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The Delta variant of the COVID-19 virus, first identified in India and thought to be the most contagious thus far, is said to be spreading rapidly around the world and is now the most prevalent strain in the U.S. It is also thought to be better able to evade the vaccines that were developed to fight earlier versions of the virus.
This has vaccine makers like Pfizer working to update versions of their vaccines and to develop booster shots and even new vaccines that will offer more protection against Delta and any new variants.
So says an article in the Wall Street Journal of 9 July, which reports that Pfizer, along with its partner BioNTech, announced on 8 July that authorization from U.S. regulators would be sought for a third shot in addition to the two that were previously thought to achieve “full vaccination.” The initial Pfizer-BioNTech vaccine was the first to be approved in the U.S., and has even been approved for use in those 12 years and older (despite that age group being statistically at extremely low risk).
Note (as Trends Journal did on 15 December 2020, in “FDA APPROVES U.S. VACCINE”) that the original Pfizer-BioNTech vaccine was not given the full blessing of the FDA, but was authorized for “emergency use.” Complete data as to the drug’s safety and efficacy wasn’t presented to the FDA until some 4 months later.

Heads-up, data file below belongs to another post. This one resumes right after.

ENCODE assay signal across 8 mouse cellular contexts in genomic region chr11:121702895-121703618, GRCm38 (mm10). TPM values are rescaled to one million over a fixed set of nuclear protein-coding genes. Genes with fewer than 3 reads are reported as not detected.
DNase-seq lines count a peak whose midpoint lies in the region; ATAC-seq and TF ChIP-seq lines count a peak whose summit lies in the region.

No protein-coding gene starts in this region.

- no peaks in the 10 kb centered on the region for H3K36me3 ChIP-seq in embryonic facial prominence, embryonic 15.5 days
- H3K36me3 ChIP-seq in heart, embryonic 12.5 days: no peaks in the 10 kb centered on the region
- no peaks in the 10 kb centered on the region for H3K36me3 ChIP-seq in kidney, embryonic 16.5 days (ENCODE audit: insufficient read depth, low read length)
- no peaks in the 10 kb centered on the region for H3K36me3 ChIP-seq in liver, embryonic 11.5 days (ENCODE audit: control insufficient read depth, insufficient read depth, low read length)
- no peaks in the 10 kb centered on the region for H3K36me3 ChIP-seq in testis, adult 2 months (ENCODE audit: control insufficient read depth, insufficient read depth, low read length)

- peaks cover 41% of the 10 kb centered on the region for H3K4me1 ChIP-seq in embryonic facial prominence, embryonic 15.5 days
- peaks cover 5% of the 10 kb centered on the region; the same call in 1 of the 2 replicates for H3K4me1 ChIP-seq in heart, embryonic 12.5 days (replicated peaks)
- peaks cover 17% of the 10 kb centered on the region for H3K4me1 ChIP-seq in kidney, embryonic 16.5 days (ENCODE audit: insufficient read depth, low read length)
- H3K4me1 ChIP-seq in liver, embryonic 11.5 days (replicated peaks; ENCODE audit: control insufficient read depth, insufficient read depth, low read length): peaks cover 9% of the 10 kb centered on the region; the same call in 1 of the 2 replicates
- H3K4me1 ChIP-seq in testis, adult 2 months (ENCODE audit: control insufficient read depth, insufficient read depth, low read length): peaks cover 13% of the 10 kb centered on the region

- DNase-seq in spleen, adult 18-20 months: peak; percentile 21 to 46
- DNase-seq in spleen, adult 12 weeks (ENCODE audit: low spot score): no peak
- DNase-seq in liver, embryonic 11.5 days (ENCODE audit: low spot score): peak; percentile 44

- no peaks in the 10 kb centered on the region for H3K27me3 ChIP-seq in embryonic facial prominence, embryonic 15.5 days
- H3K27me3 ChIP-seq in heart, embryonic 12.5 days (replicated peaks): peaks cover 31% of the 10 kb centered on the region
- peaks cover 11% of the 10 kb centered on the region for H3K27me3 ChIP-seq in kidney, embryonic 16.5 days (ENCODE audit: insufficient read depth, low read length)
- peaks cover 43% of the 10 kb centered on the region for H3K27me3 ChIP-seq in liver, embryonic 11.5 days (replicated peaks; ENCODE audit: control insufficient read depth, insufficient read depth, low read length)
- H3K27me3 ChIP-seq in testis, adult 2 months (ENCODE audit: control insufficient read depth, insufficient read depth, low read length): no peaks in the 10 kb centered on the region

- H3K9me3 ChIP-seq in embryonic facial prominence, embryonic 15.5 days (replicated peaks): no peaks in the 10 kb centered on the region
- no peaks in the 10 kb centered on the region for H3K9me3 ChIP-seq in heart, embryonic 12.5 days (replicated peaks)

The need for updated versions or booster shots is driven by findings that the original vaccine's effectiveness begins to diminish some six months after the second dose. This is based on Pfizer and BioNTech's own clinical trials, and also on data from the Israeli Ministry of Health, which found that while the initial vaccine had offered 94 percent protection from COVID-19, it provided only 64 percent protection from an outbreak of the Delta variant.
The Drug Lords Saw This Coming, And So Did Trends Journal
Pfizer's CEO, Albert Bourla, began selling the line that people would likely need another shot within 12 months of being fully-vaccinated, based on what the company’s clinical trials had revealed about the vaccine's long-term effectiveness.
TRENDPOST: As Trends Journal reported on 20 April, "PFIZER CEO: THIRD TIME IS A CHARM," Bourla even suggested that annual vaccinations might be required, just like annual flu shots. And that was well before the phrase "Delta variant" had entered the lexicon.
And on 11 May, in "DRUG COMPANIES CASHING IN ON COVID," we also reported that Pfizer viewed production of COVID vaccines as a "durable revenue stream," and was in discussion with "basically all governments of the world" about providing booster shots through 2024!
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